No. On October 20, 2020, Governor Cuomo issued Executive Order 202.70 extending the prohibition of the initiation of a proceeding or enforcement of an eviction of any commercial tenant for nonpayment of rent from March 7, 2020 through January 1, 2021. See https://www.governor.ny.gov/news/no-20270-continuing-temporary-suspension-and-modification-laws-relating-disaster-emergency . However, this has not stopped landlords from filing lawsuits seeking to recover the outstanding rents and for ejectment in both Civil Court/Landlord-Tenant Court and NY Supreme Court. Despite the moratorium, the Courts have not rejected these filings, so if your landlord files an action against you, please let us know right away so we can assist you.
Can my landlord harass me for rent?
No. New York City Administrative Code § 22-902(a) provides that a landlord may not engage in commercial tenant harassment, which is defined inter alia as “any act or omission by or on behalf of a landlord that (i) would reasonably cause a commercial tenant to vacate covered property, or to surrender or waive any rights under a lease or other rental agreement or under applicable law in relation to such covered property…”, which includes threatening a commercial tenant based on their status as a “person or business impacted by COVID-19” and “attempting to enforce a personal liability provision that the landlord knows or reasonably should know is not enforceable pursuant to §22-1005 of the Code.” However, this does not include any rent demands that your landlord is allowed to send pursuant to the terms of your lease.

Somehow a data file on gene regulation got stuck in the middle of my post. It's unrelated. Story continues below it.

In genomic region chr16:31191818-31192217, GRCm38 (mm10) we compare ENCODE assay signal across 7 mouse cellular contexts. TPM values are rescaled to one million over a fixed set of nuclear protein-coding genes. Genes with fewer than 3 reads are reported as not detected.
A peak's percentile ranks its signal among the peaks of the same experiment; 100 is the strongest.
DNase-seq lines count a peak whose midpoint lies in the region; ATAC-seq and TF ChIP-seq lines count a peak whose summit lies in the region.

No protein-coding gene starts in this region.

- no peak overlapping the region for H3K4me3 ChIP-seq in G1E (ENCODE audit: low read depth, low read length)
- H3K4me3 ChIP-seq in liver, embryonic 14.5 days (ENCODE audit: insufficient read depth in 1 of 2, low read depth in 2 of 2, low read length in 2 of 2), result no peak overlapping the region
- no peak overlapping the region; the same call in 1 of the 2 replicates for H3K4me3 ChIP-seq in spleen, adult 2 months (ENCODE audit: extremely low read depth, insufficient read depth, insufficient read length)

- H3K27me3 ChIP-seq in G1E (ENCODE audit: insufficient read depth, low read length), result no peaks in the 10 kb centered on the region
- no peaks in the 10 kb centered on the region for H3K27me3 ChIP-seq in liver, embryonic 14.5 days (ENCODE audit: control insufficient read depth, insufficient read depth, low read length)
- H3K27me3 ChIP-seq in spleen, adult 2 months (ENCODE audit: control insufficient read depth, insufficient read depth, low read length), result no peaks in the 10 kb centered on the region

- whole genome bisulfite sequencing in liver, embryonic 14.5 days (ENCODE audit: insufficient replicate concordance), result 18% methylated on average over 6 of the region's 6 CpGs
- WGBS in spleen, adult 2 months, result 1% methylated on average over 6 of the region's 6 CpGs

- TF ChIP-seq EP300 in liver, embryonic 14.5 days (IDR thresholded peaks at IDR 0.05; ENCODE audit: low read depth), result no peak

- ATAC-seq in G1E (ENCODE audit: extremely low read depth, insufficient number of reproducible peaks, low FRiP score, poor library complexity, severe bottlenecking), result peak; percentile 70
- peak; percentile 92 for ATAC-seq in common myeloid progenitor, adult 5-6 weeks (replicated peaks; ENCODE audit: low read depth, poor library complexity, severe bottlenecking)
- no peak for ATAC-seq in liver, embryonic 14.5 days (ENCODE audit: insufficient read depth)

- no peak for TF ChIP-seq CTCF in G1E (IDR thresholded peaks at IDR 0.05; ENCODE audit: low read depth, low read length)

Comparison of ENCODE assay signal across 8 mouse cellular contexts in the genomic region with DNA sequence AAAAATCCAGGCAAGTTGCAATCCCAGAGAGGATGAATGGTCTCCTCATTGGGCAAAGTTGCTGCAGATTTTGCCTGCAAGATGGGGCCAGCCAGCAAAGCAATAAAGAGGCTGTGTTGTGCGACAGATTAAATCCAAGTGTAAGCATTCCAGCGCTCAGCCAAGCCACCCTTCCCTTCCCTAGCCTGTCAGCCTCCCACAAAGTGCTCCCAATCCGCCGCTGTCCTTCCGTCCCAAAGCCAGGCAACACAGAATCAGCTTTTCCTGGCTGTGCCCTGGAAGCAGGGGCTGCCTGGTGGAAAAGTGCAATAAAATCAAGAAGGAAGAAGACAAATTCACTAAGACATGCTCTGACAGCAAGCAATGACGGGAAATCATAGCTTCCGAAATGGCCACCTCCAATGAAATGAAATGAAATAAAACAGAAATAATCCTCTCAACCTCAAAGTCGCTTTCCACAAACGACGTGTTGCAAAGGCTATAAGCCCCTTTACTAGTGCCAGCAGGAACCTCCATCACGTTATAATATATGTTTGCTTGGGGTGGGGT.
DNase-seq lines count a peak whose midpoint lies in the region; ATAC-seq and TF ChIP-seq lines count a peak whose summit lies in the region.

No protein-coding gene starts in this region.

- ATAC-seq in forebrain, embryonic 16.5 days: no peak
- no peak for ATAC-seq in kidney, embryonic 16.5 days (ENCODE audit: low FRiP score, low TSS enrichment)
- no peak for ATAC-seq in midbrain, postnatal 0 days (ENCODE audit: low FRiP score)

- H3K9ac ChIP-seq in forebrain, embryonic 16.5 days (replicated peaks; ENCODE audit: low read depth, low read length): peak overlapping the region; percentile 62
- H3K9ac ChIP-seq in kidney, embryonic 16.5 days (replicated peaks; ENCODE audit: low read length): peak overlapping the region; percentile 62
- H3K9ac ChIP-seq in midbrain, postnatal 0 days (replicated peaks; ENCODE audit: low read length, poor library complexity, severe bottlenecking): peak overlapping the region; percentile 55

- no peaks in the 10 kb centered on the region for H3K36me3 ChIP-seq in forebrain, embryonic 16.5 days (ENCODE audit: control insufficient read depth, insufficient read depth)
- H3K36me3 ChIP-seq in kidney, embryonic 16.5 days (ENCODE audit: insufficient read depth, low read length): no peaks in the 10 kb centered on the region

Can my landlord enforce the Guaranty provision of the lease?
No. On May 26, 2020, the New York City Council passed NYC Administrative Code § 22-1005 (also known as Local Law 1932-A) which prohibits the enforcement of personal liability provisions triggered by events which occurred between March 7, 2020 to September 30, 2020 in commercial leases for businesses impacted by New York’s mandated closings or limitations to service. See https://legistar.council.nyc.gov/LegislationDetail.aspx?ID=4424954&GUID=C2A4AC16-7409-465E-B5A4-A84F6E7989FB&Options=&Search. On September 28, 2020, New York City Mayor DeBlasio extended the protection from September 30, 2020 to March 31, 2021. See https://legistar.council.nyc.gov/LegislationDetail.aspx?ID=4635291&GUID=CD374E63-1E3D-4C99-B482-136A8A4DF109&Options=&Search= . As we have written about previously, 1932-A is currently the subject of a federal court action filed by several landlords against the City of New York seeking to have the law overturned on constitutional grounds. The landlords filed a motion seeking a declaration that Local Law 1932-A is unconstitutional and the City filed a motion to dismiss the action. Both motions are fully briefed and we await the Court’s decision on the matter, which could be handed down any day.
As the guarantor of a lease, can I elect to terminate my Guaranty?